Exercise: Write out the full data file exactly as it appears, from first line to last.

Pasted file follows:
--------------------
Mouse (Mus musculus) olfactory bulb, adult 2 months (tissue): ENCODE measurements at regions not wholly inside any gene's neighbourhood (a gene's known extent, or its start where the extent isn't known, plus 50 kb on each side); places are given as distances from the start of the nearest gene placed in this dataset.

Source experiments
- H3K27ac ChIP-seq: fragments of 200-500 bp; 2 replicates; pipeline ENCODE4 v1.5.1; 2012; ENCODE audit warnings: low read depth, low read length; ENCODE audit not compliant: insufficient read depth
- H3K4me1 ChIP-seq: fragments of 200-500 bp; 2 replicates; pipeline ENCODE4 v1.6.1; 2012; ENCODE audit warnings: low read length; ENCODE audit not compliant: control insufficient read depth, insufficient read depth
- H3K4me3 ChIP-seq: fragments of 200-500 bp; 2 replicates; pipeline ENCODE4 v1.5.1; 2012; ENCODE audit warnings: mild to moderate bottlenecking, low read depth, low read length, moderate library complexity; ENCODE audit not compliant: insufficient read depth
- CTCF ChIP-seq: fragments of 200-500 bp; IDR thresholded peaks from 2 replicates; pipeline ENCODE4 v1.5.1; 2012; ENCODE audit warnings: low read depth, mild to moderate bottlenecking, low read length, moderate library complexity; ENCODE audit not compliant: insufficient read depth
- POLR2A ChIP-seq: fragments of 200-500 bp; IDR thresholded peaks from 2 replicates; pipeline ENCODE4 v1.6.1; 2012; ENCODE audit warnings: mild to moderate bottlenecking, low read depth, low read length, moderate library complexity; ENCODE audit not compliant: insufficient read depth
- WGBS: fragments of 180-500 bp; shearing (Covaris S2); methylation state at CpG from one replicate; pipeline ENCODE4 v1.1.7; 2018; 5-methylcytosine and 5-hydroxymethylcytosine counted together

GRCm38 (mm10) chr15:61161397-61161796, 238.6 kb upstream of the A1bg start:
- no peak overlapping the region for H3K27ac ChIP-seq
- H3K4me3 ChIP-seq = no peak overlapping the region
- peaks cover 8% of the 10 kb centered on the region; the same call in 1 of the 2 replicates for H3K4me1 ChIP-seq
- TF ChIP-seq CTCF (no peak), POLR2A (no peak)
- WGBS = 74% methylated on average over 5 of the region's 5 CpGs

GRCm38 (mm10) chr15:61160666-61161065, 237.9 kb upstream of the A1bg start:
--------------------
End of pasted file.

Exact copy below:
Mouse (Mus musculus) olfactory bulb, adult 2 months (tissue): ENCODE measurements at regions not wholly inside any gene's neighbourhood (a gene's known extent, or its start where the extent isn't known, plus 50 kb on each side); places are given as distances from the start of the nearest gene placed in this dataset.

Source experiments
- H3K27ac ChIP-seq: fragments of 200-500 bp; 2 replicates; pipeline ENCODE4 v1.5.1; 2012; ENCODE audit warnings: low read depth, low read length; ENCODE audit not compliant: insufficient read depth
- H3K4me1 ChIP-seq: fragments of 200-500 bp; 2 replicates; pipeline ENCODE4 v1.6.1; 2012; ENCODE audit warnings: low read length; ENCODE audit not compliant: control insufficient read depth, insufficient read depth
- H3K4me3 ChIP-seq: fragments of 200-500 bp; 2 replicates; pipeline ENCODE4 v1.5.1; 2012; ENCODE audit warnings: mild to moderate bottlenecking, low read depth, low read length, moderate library complexity; ENCODE audit not compliant: insufficient read depth
- CTCF ChIP-seq: fragments of 200-500 bp; IDR thresholded peaks from 2 replicates; pipeline ENCODE4 v1.5.1; 2012; ENCODE audit warnings: low read depth, mild to moderate bottlenecking, low read length, moderate library complexity; ENCODE audit not compliant: insufficient read depth
- POLR2A ChIP-seq: fragments of 200-500 bp; IDR thresholded peaks from 2 replicates; pipeline ENCODE4 v1.6.1; 2012; ENCODE audit warnings: mild to moderate bottlenecking, low read depth, low read length, moderate library complexity; ENCODE audit not compliant: insufficient read depth
- WGBS: fragments of 180-500 bp; shearing (Covaris S2); methylation state at CpG from one replicate; pipeline ENCODE4 v1.1.7; 2018; 5-methylcytosine and 5-hydroxymethylcytosine counted together

GRCm38 (mm10) chr15:61161397-61161796, 238.6 kb upstream of the A1bg start:
- no peak overlapping the region for H3K27ac ChIP-seq
- H3K4me3 ChIP-seq = no peak overlapping the region
- peaks cover 8% of the 10 kb centered on the region; the same call in 1 of the 2 replicates for H3K4me1 ChIP-seq
- TF ChIP-seq CTCF (no peak), POLR2A (no peak)
- WGBS = 74% methylated on average over 5 of the region's 5 CpGs

GRCm38 (mm10) chr15:61160666-61161065, 237.9 kb upstream of the A1bg start: